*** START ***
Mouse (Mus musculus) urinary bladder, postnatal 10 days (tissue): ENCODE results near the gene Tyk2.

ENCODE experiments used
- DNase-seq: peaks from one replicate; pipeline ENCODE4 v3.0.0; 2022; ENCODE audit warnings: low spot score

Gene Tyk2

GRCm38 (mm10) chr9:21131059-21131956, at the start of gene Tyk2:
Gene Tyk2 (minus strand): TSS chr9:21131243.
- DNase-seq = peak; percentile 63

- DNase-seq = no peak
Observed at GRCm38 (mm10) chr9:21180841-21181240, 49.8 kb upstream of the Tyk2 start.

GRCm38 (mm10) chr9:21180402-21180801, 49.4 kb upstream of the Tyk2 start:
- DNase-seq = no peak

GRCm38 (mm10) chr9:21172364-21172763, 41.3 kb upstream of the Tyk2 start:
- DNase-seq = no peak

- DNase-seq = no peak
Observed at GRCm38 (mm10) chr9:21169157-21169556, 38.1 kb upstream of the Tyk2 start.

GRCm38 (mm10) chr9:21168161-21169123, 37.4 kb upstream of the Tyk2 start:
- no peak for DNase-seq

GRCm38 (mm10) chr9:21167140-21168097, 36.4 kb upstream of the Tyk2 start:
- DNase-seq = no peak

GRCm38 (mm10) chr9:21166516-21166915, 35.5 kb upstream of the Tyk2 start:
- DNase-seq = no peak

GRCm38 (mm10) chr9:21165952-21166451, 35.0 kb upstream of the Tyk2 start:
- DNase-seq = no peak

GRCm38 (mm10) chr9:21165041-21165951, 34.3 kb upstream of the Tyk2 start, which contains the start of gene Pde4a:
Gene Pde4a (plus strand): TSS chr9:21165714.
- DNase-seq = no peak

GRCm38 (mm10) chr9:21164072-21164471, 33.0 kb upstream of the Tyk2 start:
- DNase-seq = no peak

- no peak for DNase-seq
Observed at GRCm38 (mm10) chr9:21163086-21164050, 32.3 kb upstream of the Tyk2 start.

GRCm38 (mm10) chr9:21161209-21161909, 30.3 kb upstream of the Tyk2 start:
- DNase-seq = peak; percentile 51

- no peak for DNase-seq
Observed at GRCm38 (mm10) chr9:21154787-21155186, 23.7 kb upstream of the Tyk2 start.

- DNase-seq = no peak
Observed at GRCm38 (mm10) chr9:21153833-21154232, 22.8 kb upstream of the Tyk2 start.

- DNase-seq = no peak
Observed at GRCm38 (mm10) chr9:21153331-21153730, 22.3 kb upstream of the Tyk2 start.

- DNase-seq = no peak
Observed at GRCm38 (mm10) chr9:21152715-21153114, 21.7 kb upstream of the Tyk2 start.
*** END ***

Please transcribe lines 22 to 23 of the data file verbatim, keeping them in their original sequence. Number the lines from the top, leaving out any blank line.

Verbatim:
GRCm38 (mm10) chr9:21165952-21166451, 35.0 kb upstream of the Tyk2 start:
- DNase-seq = no peak